Jonathan, Mina, Lady Jane, and Dracula all attend the opening night of the opera season, during which Dracula meets with Lady Jane for secret opera box sex, while Dracula gazes fixedly at Mina in the opera box across the way. That same night, a conversation between Lord Davenport and Lord Laurent reveals that Dracula bought up all Sir Clive’s coolant shares after he was killed, and that he now has a seat on the board of directors. Dracula is caught watching Lord Laurent’s house, who is apparently a High Counsel member, and Kruger attacks him. Dracula wins the fight, and as Kruger dies he is the first to identify this hitherto unnamed vampire as Dracula.
Lady Jane shows off her fighting skills as she trains in a basement where an imprisoned lady vampire is kept. The lady vampire refuses to say who sired her or what drew her to London, but promises that her kind will take over the city and that the vampires will soon be legion. Van Helsing pays Dracula a visit, revealing that he is the one who resurrected him in order to take down the Order of the Dragon in recompense for killing his own family. Dracula’s wife was one of those burned alive at the stake hundreds of years ago by the Order of the Dragon. Mina awakes from a nightmare about being burned at the stake.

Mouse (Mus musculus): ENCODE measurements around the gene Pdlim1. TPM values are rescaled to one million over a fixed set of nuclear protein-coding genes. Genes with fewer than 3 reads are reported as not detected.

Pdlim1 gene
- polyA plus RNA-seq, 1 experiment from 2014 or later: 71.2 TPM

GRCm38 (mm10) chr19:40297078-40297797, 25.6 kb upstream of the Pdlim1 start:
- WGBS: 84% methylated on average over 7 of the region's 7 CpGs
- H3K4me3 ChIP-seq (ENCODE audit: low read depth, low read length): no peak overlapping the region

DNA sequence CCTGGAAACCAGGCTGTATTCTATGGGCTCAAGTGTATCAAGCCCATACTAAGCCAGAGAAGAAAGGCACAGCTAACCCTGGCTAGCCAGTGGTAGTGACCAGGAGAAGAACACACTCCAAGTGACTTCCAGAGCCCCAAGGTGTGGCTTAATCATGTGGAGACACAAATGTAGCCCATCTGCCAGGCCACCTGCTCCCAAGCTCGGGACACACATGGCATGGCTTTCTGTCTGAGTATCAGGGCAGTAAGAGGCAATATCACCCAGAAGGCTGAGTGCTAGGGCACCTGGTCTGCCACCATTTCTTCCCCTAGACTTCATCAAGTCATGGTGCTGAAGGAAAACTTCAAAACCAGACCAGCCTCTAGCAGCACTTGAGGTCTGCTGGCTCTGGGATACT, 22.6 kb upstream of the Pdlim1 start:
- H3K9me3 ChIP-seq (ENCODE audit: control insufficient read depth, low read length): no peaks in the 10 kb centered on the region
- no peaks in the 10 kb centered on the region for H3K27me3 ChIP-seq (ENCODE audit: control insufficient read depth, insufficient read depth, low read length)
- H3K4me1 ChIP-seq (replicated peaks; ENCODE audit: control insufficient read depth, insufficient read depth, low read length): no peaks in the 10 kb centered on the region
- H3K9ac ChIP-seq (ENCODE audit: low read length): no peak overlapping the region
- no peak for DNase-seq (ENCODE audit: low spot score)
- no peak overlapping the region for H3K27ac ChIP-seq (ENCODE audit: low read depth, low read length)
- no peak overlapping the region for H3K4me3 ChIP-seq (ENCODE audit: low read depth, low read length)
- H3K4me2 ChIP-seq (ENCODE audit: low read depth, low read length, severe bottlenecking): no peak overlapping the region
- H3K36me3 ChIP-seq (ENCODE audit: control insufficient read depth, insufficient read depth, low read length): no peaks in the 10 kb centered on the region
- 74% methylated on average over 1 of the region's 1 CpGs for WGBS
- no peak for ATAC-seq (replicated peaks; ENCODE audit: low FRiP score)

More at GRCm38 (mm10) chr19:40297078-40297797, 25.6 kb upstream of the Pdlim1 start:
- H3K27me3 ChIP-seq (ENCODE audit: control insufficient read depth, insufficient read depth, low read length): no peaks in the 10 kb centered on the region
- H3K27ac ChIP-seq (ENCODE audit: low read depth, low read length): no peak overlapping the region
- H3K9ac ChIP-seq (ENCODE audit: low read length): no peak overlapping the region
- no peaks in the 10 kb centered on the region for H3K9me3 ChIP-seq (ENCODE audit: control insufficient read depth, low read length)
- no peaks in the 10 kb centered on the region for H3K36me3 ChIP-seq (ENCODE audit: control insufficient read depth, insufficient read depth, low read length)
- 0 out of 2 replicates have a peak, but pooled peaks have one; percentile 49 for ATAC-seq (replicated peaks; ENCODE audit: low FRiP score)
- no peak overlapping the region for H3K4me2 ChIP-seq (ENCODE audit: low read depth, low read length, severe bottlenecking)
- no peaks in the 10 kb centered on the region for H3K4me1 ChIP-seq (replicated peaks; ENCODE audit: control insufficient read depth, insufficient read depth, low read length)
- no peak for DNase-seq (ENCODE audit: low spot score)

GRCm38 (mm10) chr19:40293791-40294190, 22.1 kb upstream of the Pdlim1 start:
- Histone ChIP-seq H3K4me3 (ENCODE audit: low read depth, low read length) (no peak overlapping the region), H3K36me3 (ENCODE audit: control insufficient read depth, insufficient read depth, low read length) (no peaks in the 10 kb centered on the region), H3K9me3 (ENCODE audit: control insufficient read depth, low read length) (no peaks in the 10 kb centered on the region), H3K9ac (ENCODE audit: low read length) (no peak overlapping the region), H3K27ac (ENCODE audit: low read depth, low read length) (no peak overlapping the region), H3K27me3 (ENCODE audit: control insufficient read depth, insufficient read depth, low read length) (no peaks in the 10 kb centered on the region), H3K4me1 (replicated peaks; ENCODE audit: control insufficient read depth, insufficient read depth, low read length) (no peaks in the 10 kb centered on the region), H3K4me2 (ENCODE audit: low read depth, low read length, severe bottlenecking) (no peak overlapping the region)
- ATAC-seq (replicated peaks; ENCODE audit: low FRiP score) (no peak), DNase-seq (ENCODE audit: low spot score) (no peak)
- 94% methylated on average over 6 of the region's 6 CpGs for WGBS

The good news is that the production values of this show are really high. Everything from the costumes to the set is stylish, luxuriant, and highly detailed. The show is really well shot and extremely atmospheric. The interview scene between Jonathan and Dracula is particularly striking – Dracula sitting in darkness, Jonathan in the light, a wide shaft of light streaming from the window separating them. And while the very nature of this show must contain a lot of night scenes and darkness, some were very often difficult to see because of that darkness.